Tova Leigh – F*cked at 40

Why everyone needs to read Tova Leigh’s F*cked at 40 book.

 

Have a read of Tova Leigh’s F*cked at 40 they said, write us a review they said, just jot down your thoughts they said. Sure, we’re on lockdown, perfect time to start reading after 2 kids, one failed marriage and 8 years of not picking up a book later I found solace whilst the kids watched a movie and started reading. Little did I know that Tova’s book, F*cked at 40, was about to unleash a whole torrent of emotions that even I, the queen of keeping it together was not prepared for. 

Let’s address my position in life as being part of the F*ck It Forties Club…I joined in January…it wasn’t enjoyable nor was it disastrous. Just a stark realisation that I wasn’t where I thought I’d be in life. I quickly planned my speech for the p*ss up sprung upon me by 30 friends…the speech was funny in my head…my goals for 40 were happy marriage, couple of kids, own house, earning a nice amount of money…goals achieved…f*ck all. Oh sorry I forgot the kids…i have 2 awesome kids…awesome most of the time, total sh*t bags the rest of the time. I didn’t deliver the speech, I muttered for 2 minutes about being thankful for having more than 1 friend, necked my drink whilst getting f*cked off with the bloke that I’ve been seeing who was sulking in the corner…at my 40th. It’s almost like I could be a contributor to Tova’s book…

Tova Leigh’s book called F*cked at 40 is funny, relatable and yet too bloody relatable in my case. The failed marriage, the moment of clarity where you look at your life and go what the sodding hell has happened, the desire to change but the overriding knackeredness (is that even a word?) that suppresses any ideas or energy. Yet Tova came out the other side and I didn’t…or at least I don’t feel like I have. I am over-ridden with anxiety about how to navigate 2 kids through divorced parents. I thought it would get easier 6 years down the line. It doesn’t. The older they get the more questions they have and they’re frustrated, so bloody frustrated at going between 2 houses. I get that. Through it all I answer my kids with brutal honesty which is something Tova refers to throughout her book. Too brutal possibly, they’re kids, but they’re also not stupid and they should be respected in their ability to know the truth. We simply don’t work living under the same roof, we’re best friends (are we f*ck) and that even though the situation isn’t perfect it means happy parents who don’t yell at each other (much).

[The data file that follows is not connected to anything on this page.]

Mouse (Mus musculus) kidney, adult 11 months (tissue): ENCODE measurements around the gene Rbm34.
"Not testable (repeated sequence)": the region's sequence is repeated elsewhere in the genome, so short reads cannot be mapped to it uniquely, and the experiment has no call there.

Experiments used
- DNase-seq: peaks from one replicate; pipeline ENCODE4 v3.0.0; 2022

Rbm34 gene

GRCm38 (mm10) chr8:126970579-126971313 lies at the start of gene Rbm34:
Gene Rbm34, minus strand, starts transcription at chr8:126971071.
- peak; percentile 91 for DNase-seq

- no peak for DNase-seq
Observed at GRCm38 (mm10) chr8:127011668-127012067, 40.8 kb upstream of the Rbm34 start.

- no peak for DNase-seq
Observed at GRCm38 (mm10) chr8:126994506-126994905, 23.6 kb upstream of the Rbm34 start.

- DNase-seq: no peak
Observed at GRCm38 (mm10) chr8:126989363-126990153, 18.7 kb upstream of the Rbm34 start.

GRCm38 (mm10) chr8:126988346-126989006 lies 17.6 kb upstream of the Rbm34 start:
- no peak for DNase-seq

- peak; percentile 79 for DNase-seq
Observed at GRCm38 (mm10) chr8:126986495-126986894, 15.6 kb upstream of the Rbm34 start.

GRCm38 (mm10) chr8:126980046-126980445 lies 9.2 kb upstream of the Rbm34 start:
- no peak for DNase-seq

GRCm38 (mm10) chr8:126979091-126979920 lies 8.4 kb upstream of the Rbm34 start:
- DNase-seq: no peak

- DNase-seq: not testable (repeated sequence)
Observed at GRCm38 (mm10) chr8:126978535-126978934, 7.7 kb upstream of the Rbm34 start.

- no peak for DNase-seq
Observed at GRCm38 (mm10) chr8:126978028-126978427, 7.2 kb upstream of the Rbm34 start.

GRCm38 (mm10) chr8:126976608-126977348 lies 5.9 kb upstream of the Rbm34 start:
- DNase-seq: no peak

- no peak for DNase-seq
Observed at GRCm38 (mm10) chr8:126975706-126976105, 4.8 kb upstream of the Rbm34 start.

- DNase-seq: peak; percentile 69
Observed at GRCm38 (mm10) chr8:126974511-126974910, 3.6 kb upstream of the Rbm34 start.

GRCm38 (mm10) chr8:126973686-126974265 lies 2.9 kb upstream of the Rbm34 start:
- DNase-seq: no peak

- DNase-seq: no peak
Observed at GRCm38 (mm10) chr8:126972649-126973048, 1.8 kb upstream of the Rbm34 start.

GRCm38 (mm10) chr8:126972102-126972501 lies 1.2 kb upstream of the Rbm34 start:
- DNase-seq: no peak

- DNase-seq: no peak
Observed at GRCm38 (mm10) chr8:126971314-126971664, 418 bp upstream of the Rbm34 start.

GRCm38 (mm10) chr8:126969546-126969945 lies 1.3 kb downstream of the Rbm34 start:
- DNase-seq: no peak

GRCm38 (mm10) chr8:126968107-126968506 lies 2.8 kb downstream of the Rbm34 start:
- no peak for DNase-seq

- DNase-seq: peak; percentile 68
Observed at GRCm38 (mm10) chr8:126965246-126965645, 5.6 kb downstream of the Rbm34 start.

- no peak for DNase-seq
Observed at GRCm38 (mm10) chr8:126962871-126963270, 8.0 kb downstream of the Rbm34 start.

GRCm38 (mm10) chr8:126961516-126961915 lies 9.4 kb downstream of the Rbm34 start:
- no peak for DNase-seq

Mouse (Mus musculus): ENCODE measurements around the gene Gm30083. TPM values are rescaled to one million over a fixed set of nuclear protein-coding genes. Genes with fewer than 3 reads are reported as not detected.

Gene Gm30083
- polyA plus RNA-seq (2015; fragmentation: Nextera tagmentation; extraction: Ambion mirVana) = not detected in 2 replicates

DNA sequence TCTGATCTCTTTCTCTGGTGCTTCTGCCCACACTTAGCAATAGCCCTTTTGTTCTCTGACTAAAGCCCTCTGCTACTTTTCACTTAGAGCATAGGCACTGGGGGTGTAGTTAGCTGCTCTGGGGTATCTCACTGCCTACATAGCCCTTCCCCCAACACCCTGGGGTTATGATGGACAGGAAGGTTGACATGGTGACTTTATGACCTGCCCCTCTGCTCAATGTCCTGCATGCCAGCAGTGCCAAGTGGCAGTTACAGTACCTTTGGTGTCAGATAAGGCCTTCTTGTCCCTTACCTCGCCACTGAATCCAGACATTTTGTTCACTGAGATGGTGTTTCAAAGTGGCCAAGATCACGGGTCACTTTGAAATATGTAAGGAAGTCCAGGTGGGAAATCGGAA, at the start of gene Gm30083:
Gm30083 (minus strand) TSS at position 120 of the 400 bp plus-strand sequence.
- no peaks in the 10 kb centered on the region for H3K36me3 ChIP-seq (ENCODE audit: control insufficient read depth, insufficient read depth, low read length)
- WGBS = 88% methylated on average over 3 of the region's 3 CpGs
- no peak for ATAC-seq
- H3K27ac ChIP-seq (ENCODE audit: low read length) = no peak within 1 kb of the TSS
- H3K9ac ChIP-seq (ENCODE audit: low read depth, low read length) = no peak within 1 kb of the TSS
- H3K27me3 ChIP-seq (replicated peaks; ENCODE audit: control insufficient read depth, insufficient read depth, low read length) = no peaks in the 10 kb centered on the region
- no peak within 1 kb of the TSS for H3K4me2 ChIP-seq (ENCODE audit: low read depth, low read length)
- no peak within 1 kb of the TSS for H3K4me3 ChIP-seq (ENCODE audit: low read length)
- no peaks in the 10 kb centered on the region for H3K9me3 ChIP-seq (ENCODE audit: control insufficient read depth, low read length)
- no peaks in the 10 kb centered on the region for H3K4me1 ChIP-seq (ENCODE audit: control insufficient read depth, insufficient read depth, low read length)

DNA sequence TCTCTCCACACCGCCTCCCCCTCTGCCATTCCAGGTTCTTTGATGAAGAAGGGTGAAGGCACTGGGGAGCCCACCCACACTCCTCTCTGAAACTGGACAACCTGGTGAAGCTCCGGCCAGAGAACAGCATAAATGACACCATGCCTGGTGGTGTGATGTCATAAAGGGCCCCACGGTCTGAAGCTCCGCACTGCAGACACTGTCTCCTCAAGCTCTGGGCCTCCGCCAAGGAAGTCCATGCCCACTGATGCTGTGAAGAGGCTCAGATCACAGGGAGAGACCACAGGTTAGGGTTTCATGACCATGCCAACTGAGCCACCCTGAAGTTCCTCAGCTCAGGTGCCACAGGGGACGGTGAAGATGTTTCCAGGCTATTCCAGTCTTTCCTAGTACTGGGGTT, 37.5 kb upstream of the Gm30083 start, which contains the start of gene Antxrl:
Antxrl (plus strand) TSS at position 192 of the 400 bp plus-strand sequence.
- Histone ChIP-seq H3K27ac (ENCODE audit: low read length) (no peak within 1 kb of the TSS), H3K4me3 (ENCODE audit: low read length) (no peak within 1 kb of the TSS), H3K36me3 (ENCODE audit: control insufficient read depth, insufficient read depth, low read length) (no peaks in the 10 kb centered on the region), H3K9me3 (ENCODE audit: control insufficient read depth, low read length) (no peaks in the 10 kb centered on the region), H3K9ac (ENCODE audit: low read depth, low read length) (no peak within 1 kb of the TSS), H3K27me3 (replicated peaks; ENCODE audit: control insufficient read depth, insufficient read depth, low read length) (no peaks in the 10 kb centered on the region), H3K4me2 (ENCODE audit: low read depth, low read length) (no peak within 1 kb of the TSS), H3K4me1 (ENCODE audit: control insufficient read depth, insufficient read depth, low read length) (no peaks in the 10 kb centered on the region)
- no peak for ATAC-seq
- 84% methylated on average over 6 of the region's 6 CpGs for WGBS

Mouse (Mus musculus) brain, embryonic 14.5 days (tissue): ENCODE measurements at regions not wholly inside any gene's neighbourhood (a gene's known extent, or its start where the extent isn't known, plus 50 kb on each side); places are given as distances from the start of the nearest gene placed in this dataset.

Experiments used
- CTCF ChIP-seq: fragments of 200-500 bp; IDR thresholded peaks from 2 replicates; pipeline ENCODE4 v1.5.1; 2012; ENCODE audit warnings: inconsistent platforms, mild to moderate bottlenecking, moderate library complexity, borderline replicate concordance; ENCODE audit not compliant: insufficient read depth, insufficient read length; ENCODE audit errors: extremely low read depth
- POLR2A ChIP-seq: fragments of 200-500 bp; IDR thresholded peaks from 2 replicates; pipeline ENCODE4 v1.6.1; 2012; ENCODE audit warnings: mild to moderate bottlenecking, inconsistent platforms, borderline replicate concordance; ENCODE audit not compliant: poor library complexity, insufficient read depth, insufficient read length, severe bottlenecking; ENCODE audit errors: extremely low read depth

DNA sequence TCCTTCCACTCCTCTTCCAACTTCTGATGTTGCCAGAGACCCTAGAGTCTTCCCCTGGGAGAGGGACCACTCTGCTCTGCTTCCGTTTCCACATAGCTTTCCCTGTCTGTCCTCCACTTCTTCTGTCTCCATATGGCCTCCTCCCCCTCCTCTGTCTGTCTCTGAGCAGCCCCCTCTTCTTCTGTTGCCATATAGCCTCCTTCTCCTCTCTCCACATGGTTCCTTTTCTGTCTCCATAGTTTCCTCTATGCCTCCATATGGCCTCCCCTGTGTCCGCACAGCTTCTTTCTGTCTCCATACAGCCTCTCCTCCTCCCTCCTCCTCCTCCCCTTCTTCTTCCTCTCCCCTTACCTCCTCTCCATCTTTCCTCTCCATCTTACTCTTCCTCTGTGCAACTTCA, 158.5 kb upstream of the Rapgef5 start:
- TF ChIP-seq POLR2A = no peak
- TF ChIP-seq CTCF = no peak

Tova references the frustration at losing her identity, at wanting more from her relationship, her desire to be ‘sexual’. It’s most definitely an area of my life that’s become very apparent. Whilst always being the ‘quiet’ one on the surface, the conformist, the sensible level headed one, behind the scenes…not so much. And yet I’m never willing to talk about it…why…who knows but as Tova says, what’s wrong with fantasising about getting fucked by the gardener?!

But who the heck knows. Reading Tova’s book during isolation has made me question every bone of my body, every friendship I’ve made, every life decision about my marriage and subsequent divorce. Maybe I needed to address it. It’s been exhausting and overwhelming but cathartic. But what has emerged off the back of the read is that we’re all in this together, every woman has their insecurities, frustrations both behind the scenes and publicly. Saying ‘stop’ I want to re-address the balance in my life is by no means a sign of weakness, quite the reverse. A strength emerges, a clarity, I am who I am and I can control who I am. Tova’s book has in a way ‘normalised’ my situation, I only wish I’d read it 20 years ago!

 

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